Moreover, if the financial system does collapse, the cost of bailing it out will be born by all the 60 million Thais who are tax-payers.

As the government has guaranteed public deposits and bank debts, loan defaults or financial damage suffered by banks will eventually be paid for by the Financial Institution Development Fund (FIDF), an arm of the government. Compensation from the FIDF will have to come from the national budget.

The Senate is attempting to water down the bankruptcy bills -- from the length of the bankruptcy period to personal guarantees -- to give more protection to debtors.

Banthoon emphasised that the message from the Senate-revised bankruptcy bills should not give the impression that there is nothing wrong if people don't repay debts.

''And if I were a debtor now (given the impression from the revised bankruptcy bills), I would feel it that way,'' he said.

Vincent Milton, a banking analyst at Fitch IBCA, said the international community is watching the Thai legislative process on the bankruptcy and foreclosure bills closely with the understanding that in a parliamentary-style democratic system it needs to go through its own due process.

But he added that it is in Thailand's best interest to pass the laws in a timely and effective manner so that they become a foundation for Thai economic recovery and future strength which will benefit all Thais.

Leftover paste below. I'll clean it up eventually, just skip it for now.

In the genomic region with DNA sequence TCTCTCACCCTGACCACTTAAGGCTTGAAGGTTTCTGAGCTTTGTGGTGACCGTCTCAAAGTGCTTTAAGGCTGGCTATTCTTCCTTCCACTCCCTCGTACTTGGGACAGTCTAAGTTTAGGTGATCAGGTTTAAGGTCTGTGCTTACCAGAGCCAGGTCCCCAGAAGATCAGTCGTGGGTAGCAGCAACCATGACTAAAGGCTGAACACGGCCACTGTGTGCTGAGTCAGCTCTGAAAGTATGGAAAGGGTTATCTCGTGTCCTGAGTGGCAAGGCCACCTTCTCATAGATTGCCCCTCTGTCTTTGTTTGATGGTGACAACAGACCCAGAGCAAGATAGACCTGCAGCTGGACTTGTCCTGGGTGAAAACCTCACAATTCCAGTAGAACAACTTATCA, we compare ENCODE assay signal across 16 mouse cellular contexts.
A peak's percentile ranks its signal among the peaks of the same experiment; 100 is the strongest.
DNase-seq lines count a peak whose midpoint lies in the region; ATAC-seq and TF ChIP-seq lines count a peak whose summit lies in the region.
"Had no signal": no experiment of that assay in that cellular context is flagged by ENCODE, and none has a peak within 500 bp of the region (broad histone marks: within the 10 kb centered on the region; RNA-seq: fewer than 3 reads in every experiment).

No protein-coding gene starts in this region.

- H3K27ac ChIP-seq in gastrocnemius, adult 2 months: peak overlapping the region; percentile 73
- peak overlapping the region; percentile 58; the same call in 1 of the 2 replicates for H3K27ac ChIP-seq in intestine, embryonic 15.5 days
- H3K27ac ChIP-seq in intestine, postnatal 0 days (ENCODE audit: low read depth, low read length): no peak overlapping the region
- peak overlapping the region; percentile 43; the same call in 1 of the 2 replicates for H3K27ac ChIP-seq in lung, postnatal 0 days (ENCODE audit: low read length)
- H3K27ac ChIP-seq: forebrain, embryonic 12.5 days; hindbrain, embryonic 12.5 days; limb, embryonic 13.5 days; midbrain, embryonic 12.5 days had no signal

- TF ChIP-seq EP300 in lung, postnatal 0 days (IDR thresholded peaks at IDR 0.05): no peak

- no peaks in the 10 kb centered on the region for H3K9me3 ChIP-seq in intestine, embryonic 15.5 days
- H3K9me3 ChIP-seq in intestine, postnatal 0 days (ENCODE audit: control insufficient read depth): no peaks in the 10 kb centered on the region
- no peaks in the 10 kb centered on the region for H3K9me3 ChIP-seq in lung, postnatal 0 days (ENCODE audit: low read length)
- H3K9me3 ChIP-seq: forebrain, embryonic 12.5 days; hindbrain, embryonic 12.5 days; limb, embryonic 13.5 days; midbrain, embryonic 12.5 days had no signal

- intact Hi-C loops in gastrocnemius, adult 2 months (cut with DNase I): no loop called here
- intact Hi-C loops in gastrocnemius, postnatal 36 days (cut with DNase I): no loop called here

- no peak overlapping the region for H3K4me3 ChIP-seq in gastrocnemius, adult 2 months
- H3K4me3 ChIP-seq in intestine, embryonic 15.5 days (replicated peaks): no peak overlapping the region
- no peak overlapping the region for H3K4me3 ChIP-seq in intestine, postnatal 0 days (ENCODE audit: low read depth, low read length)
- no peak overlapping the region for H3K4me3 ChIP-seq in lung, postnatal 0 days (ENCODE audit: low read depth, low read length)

Milton also urged Thailand to continue its reform process to prepare for the recovery.

''Thailand is moving along the right track, and it will recover. It is half way through. But if it decides to turn back against reforms, Thailand risks being driven back to the crisis of the first half of 1997,'' he said.

Banthoon also expressed his concern over the slow process of debt restructuring, which is very important to help economic recovery.

Several obstacles emerged as a deadlock preventing Thailand from speeding up the debt restructuring process.

''The nightmare for bankers is when their debtors decline to repay debts. We have now devoted all our energy to debt restructuring. The debt restructuring department has been very busy all the time. All banks are struggling with the same problem. The problem loans have now risen to almost half of total loans. We, in fact, have not enough manpower to restructure all of them,'' Banthoon said.

He added that the biggest problem for the Thai financial system was not the ability to recapitalise or the level of interest rates but the rising number of strategic non-payers of loans.

To break the deadlock, rewards for good debtors should be increased and punishment for bad debtors made more efficient, he said.

In the developed financial markets, the rewards for good debtors who regularly repay their debts is good credit, which is translated into low costs of funds. And they become the darlings of all lenders in the long term.

The punishment for bad debtors is the loss of credit standing, making it difficult for them to apply for new credit or do business.

BY JIWAMOL KANOKSILP and THANONG KHANTHONG